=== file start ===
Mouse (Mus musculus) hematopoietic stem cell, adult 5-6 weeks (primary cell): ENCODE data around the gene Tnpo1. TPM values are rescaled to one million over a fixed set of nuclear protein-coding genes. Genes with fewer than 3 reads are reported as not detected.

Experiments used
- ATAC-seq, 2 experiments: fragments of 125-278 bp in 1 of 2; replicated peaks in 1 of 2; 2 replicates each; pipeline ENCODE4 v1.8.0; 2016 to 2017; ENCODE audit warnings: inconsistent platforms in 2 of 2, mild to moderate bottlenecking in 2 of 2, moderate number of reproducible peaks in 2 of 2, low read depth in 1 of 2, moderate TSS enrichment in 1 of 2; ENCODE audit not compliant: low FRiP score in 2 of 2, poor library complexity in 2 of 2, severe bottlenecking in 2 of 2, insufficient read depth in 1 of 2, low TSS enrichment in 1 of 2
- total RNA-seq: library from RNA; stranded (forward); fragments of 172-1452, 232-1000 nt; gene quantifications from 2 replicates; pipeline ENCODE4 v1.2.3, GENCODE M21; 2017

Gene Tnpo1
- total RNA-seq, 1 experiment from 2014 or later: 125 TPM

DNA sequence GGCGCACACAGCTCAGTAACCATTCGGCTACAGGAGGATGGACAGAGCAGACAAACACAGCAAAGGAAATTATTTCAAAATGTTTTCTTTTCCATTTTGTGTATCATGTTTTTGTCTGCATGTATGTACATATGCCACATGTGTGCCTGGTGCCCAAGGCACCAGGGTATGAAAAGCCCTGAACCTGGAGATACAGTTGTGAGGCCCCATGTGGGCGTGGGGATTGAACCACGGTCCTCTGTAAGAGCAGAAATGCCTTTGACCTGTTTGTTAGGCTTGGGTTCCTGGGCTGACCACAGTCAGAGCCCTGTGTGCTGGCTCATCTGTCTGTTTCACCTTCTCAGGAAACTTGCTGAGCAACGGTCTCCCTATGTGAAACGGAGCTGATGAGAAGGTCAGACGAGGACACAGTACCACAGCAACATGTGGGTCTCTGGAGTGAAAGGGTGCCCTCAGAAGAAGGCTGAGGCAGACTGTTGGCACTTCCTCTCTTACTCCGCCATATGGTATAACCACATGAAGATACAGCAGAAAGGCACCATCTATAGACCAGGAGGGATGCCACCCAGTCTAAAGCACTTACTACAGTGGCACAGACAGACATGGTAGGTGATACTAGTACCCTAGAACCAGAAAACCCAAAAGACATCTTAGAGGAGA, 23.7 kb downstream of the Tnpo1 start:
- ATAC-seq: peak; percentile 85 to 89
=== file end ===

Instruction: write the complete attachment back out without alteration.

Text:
Mouse (Mus musculus) hematopoietic stem cell, adult 5-6 weeks (primary cell): ENCODE data around the gene Tnpo1. TPM values are rescaled to one million over a fixed set of nuclear protein-coding genes. Genes with fewer than 3 reads are reported as not detected.

Experiments used
- ATAC-seq, 2 experiments: fragments of 125-278 bp in 1 of 2; replicated peaks in 1 of 2; 2 replicates each; pipeline ENCODE4 v1.8.0; 2016 to 2017; ENCODE audit warnings: inconsistent platforms in 2 of 2, mild to moderate bottlenecking in 2 of 2, moderate number of reproducible peaks in 2 of 2, low read depth in 1 of 2, moderate TSS enrichment in 1 of 2; ENCODE audit not compliant: low FRiP score in 2 of 2, poor library complexity in 2 of 2, severe bottlenecking in 2 of 2, insufficient read depth in 1 of 2, low TSS enrichment in 1 of 2
- total RNA-seq: library from RNA; stranded (forward); fragments of 172-1452, 232-1000 nt; gene quantifications from 2 replicates; pipeline ENCODE4 v1.2.3, GENCODE M21; 2017

Gene Tnpo1
- total RNA-seq, 1 experiment from 2014 or later: 125 TPM

DNA sequence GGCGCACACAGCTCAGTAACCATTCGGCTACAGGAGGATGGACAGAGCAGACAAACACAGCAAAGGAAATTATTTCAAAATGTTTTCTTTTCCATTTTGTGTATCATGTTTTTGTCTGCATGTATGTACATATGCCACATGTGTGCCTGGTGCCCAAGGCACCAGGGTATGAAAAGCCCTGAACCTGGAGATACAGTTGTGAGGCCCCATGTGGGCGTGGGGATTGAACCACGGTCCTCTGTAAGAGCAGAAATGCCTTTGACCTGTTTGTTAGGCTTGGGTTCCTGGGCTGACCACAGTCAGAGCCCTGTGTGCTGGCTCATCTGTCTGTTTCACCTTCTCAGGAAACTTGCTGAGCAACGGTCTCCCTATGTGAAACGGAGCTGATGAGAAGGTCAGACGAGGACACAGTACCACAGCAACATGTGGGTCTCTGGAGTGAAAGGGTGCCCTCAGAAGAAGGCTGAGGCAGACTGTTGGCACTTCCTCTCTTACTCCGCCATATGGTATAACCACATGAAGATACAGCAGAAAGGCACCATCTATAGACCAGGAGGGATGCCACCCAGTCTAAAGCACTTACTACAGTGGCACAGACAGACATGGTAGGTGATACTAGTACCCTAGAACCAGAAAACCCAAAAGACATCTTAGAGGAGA, 23.7 kb downstream of the Tnpo1 start:
- ATAC-seq: peak; percentile 85 to 89